In the DeCosters’ January 10 Petition for Writ of Certiorari, the company’s executives contend that their convictions as responsible corporate officers are based on vicarious liability, because they did not have “actual knowledge” that their egg distribution company sold contaminated eggs.[3]  Therefore, they argue, federal precedent dictates that imprisonment violates due process.[4]  Anticipating the government’s argument that the DeCosters’ own negligence as responsible corporate officers is the source of their liability, the DeCosters state that Park doctrine liability has historically not been based on negligence by the responsible corporate officer.[5]  Rather, the argument continues, the Park doctrine is a strict liability offense based on the corporate officer’s position of authority and the presumption that the officer is in a position to prevent violations of the FDCA.  A sentence of imprisonment for a strict liability violation, they maintain, violates due process.[6]  Accordingly, the DeCosters argue that the Eighth Circuit’s holding, affirming the conviction and sentencing of both executives to three months’ imprisonment, gravely expands the RCO doctrine and an “innocent” supervisor convicted of vicarious criminal liability should not face imprisonment.[7]  Secondarily, the DeCosters argue that the Park doctrine itself should be overruled because it “creates a nearly boundless risk of arbitrary enforcement” whereby it exposes “essentially anyone in the chain of command of a company, large or small, with at least nominal responsibility for a given activity” to criminal liability.[8]  The latter argument was advanced in the cert. petition even though it had not been raised in the lower courts.

The Acting Solicitor General, however, opposes the Supreme Court’s review and contends the DeCosters’ prison terms were based on their acts and omissions, not vicarious liability.[9]  The government cites United States v. Park to explain the prison terms are appropriate because the FDCA “imposes not only a positive duty to seek out and remedy violations when they occur but also, and primarily, a duty to implement measures that will insure that violations will not occur.”[10]

If the Supreme Court reviews DeCoster, it will provide long-sought-after guidance for corporate executives in the food and drug industries.  Additionally, the DOJ’s defense of the DeCosters’ conviction and sentencing, coupled with its ongoing focus on prosecuting individuals for corporate misconduct, both via the Yates Memo and recent guidance from the Fraud Section, which we highlighted in a prior blog post, suggests that the government’s interest in holding individuals accountable and liable, including those in the c-suite, is not waning in the new administration.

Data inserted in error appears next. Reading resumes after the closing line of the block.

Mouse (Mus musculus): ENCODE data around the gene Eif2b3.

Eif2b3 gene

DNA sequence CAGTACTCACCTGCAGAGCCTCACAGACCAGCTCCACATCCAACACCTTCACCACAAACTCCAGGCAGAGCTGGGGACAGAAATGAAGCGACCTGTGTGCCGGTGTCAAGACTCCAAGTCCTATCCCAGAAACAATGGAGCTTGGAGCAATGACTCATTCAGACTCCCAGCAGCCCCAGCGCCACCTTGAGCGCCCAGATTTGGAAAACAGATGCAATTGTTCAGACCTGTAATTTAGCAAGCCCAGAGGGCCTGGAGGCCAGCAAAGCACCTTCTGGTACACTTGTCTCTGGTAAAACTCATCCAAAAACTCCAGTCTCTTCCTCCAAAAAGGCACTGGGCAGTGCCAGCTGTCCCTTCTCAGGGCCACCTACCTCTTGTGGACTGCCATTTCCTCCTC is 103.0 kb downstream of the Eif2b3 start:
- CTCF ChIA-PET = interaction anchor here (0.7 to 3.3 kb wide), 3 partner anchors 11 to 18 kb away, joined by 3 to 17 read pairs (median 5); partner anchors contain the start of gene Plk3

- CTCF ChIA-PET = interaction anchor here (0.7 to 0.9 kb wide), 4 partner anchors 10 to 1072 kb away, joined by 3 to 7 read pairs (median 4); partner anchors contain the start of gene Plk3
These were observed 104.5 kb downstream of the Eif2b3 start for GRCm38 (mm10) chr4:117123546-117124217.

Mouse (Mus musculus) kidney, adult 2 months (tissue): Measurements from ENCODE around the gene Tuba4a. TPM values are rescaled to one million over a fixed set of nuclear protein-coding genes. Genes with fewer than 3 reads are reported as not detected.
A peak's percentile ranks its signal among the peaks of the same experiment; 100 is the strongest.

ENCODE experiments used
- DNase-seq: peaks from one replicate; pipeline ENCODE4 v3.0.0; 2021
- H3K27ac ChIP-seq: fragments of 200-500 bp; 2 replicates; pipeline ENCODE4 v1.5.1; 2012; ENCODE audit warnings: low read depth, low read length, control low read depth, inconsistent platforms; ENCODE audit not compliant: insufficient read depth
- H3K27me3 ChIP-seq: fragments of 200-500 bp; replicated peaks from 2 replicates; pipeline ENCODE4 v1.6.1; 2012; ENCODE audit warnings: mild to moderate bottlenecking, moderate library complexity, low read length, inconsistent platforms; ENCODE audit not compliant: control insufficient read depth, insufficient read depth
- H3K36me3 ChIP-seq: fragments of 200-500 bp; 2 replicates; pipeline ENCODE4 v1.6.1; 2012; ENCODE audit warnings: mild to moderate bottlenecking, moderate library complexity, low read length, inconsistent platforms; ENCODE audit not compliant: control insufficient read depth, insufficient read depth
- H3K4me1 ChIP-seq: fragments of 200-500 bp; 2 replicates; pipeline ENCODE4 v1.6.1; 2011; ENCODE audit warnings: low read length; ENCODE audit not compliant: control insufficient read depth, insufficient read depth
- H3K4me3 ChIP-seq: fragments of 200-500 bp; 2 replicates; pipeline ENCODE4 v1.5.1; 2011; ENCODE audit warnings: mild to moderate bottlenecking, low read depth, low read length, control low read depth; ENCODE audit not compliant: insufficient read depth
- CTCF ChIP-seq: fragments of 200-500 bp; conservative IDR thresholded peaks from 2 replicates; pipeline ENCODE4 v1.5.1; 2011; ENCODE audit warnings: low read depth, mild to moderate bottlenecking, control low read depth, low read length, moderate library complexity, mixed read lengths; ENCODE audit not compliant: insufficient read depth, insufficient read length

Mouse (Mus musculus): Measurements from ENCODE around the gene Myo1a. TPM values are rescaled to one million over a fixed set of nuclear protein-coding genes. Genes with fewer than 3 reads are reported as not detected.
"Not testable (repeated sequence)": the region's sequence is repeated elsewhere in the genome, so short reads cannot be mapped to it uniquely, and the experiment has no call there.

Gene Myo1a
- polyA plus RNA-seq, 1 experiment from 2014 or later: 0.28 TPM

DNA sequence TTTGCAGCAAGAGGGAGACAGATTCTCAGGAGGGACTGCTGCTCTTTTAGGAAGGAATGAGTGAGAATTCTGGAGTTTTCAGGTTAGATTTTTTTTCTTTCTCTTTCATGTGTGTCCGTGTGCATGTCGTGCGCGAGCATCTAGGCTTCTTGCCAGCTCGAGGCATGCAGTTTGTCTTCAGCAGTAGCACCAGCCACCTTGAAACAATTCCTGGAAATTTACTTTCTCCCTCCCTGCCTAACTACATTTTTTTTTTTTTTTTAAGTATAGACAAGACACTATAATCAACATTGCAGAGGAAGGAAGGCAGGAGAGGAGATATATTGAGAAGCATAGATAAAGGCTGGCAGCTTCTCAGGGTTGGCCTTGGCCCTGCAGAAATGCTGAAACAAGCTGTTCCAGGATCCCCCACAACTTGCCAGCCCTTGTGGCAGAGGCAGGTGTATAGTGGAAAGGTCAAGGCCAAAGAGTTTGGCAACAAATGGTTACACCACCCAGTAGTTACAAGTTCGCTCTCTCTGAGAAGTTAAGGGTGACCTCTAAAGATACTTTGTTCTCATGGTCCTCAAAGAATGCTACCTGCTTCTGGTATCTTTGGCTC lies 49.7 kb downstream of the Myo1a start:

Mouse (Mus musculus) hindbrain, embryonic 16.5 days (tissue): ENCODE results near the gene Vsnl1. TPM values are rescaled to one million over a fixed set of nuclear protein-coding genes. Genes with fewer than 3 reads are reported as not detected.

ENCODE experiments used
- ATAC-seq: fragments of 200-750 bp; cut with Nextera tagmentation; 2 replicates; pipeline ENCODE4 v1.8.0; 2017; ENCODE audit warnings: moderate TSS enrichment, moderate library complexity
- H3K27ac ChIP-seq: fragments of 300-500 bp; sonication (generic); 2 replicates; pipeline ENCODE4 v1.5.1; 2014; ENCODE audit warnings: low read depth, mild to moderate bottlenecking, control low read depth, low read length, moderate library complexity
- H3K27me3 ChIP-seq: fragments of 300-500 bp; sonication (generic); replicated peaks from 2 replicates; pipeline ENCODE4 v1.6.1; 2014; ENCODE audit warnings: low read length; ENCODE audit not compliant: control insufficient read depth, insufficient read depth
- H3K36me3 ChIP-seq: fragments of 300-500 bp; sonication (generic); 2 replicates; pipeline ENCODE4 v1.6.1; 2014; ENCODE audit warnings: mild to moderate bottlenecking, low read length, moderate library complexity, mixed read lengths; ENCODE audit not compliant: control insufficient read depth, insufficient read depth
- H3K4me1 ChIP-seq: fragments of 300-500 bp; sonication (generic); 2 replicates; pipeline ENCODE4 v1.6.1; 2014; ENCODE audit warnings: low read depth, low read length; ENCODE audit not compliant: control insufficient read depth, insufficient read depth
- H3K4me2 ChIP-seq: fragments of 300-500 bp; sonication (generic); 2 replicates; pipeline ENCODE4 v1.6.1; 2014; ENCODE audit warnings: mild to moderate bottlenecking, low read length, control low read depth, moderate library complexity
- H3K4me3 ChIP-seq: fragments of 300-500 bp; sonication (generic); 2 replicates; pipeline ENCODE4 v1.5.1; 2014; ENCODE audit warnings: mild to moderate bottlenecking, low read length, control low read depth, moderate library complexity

For additional information, please see our Client & Friends memo: The Responsible Corporate Officer Doctrine in the Wake of DeCoster.

 

[1] United States v. Park, 421 U.S. 658 (1975); see also Jose P. Sierra, The Park Doctrine: All Bark and No Bite, pharmarisc.com, (Apr. 6, 2012), http://www.pharmarisc.com/2012/04/the-park-doctrine-all-bark-and-no-bite/.
[2] 21 U.S.C. § 301 et seq.
[3] United States v. DeCoster, 828 F.3d 626, 629, 631 (8th Cir. 2016).
[4] Petition for a Writ of Certiorari at *12-16, DeCoster v. United States (filed Jan. 10, 2016).
[5] Id. at *17.
[6] Id. at *23-26.
[7] Id. at *30.
[8] Id. at *32.
[9] Brief for the United States in Opposition, DeCoster v. United States, at *10 (filed Apr. 12, 2017).
[10] Id.

The U.S. Department of Health and Human Services Office for Civil Rights (OCR) announced on April 24, 2017, a $2.5 million settlement with mobile health services company CardioNet related to its “potential noncompliance” with the Health Insurance Portability and Accountability Act (HIPAA) Privacy and Security Rules related to the exposure of unsecured electronic protected health information (ePHI) of more than a thousand individuals. OCR touted the settlement as its first with a wireless health services provider.

The settlement requires CardioNet to adopt a Corrective Action Plan, as part of which CardioNet must:

  • conduct a risk analysis to identify the security risks and vulnerabilities to its systems that house ePHI;
  • develop and implement a risk management plan to mitigate those risks and vulnerabilities;
  • review—and potentially revise—its security policies for electronic devices and media; and
  • review—and potentially revise—its training program related to the security of ePHI.

Continue Reading HHS Office for Civil Rights Announces HIPAA Settlement for Exposure of Electronic PHI

wooden toolbox with tools. isolated on white.

As we reported last week, on January 17, 2017, staff from the Department of Health and Human Services Office of Inspector General (HHS-OIG) met with Health Care Compliance Association (HCCA) professionals for a roundtable meeting to develop a resource guide aimed at helping health care organizations develop ways to benchmark and measure the effectiveness of compliance programs.

The results of the roundtable meeting were released by HHS-OIG on March 27, 2017, with the release of the Resource Guide on Compliance Program Effectiveness (“Resource Guide”).  The Resource Guide provides a large number of measurement options designed to work across “a wide range of organizations with diverse size, operational complexity, industry sectors, resources, and compliance programs.” It covers the well-established seven elements of an effective compliance program, articulated in the U.S. Sentencing Guidelines:

  1. Standards, policies and procedures
  2. Compliance program administration
  3. Screening and evaluation of employees, physicians, vendors and other agents
  4. Communication, education and training on compliance issues
  5. Monitoring, auditing and internal reporting systems
  6. Discipline for noncompliance and
  7. Investigations and remedial measures

Continue Reading Regulatory Guidance Part II: Synthesizing 2017 DOJ Fraud Section and HHS-OIG Guidance